Middle East studies in the News
Saudi Businessman Gives $10 Million for Islamic Law Center at Yale
by Michael Melia
A Saudi businessman has donated $10 million to Yale Law School to establish what school officials hope will become the country's top center for the study of Islamic law.
Abdallah S. Kamel made the award after meetings with university representatives including Yale President Peter Salovey. Kamel, chief executive of the Dallah Albaraka Group banking and real estate enterprise in Saudi Arabia, has sponsored a lecture series on Islamic law for the last three years.
Yale officials say the Abdallah S. Kamel Center for the Study of Islamic Law and Civilization reflects a growing interest at Yale and other institutions in Islamic law, history and culture.
"The contemporary challenges of Islamic law are broadly relevant to political events throughout the entire Islamic world and those are developments that are watched by a much larger audience of people who in many cases have not much knowledge at all of the history and traditions if Islamic law," said Professor Anthony Kronman, a co-director of the center who was first introduced to Kamel by a Yale Law graduate who works as an attorney for the Saudi businessman.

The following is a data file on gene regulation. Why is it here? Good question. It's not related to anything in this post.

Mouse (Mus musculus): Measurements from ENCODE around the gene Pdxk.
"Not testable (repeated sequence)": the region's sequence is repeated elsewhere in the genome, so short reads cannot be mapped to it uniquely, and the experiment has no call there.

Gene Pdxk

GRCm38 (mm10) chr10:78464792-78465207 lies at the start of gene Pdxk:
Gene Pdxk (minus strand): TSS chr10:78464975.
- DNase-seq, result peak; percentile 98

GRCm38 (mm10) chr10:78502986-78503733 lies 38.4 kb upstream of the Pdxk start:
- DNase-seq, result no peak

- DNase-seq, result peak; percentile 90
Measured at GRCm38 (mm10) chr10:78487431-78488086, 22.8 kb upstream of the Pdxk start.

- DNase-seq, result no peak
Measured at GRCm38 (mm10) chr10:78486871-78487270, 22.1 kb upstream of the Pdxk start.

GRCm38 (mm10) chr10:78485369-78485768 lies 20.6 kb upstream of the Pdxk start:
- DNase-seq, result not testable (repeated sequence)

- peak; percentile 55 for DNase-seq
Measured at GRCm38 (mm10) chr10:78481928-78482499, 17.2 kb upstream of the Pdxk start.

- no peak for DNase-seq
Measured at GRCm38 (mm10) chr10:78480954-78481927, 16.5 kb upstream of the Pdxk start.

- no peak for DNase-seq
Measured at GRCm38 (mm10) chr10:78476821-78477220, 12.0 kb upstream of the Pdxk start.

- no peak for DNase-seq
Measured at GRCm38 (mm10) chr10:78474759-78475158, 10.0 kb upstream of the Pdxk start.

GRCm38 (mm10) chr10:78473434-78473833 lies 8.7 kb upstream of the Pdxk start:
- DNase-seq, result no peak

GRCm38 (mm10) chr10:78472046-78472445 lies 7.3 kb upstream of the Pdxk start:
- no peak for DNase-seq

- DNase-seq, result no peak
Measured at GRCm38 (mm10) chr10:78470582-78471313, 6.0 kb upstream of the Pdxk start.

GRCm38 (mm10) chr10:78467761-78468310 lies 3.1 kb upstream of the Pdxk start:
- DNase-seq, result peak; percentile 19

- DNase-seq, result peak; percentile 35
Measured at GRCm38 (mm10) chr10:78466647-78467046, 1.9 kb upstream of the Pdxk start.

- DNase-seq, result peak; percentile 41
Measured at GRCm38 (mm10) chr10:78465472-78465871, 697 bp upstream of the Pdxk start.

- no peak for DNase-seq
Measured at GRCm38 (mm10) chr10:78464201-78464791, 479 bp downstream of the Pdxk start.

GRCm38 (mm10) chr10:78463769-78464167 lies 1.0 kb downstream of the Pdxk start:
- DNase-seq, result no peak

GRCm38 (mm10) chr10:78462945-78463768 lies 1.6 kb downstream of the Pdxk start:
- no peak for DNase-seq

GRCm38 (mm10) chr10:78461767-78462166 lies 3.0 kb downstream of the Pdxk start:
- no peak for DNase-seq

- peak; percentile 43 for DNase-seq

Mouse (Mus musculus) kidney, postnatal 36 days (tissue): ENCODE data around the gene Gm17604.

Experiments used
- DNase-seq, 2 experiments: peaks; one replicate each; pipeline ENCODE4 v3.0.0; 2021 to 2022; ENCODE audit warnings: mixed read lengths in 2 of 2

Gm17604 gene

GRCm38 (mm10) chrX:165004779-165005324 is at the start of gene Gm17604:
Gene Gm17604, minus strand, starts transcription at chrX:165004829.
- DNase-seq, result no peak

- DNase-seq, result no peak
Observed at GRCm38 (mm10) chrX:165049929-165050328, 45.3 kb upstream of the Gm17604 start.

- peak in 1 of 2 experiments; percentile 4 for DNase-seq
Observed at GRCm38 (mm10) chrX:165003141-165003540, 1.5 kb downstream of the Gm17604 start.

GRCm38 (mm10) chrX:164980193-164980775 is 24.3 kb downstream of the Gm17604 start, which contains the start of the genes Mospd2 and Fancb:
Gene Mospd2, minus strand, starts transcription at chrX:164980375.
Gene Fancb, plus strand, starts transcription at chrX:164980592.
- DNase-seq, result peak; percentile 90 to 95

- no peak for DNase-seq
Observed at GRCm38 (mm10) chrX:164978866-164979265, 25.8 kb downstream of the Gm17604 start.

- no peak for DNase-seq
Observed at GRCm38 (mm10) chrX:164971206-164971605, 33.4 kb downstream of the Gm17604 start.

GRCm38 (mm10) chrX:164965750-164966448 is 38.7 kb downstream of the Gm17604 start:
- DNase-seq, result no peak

For two decades, Harvard Law School has had its own Islamic legal studies program, established with support from the Saudi king.
Abdullahi An-Na'im, who teaches Islamic law at Emory Law School, said he considers the Islamic legal studies program at Harvard a disappointment because few faculty members took an interest and it has been treated as an isolated entity at the law school. He said it remains to be seen how seriously the Yale faculty will take Islamic law as a field of human jurisprudence.
Kronman said Yale aims to have the best program of its kind in the United States, if not the world, and one objective is to ensure the center's work is integrated into the life of the law school.
Islamic law, or Shariah, carries weight in the legal code of most Muslim countries. Movements to expand its influence, including in areas of the West, have been controversial in part because some interpretations have been used to justify intolerance and harsh punishments.
Kronman said Islamic law is all the more deserving of intellectual attention because many people have views of the subject that are not very well informed.
"It's the responsibility of universities to teach and instruct and that obligation applies with particular force where an issue or a subject tends to be viewed in an incomplete or inadequate or even caricatured way," Kronman said. "There the responsibility to teach and enlighten is even stronger."
The center aims to support research fellowships, a rotation of visiting professors and a tenured professorship in the field of Islamic law.Note: Articles listed under "Middle East studies in the News" provide information on current developments concerning Middle East studies on North American campuses. These reports do not necessarily reflect the views of Campus Watch and do not necessarily correspond to Campus Watch's critique.
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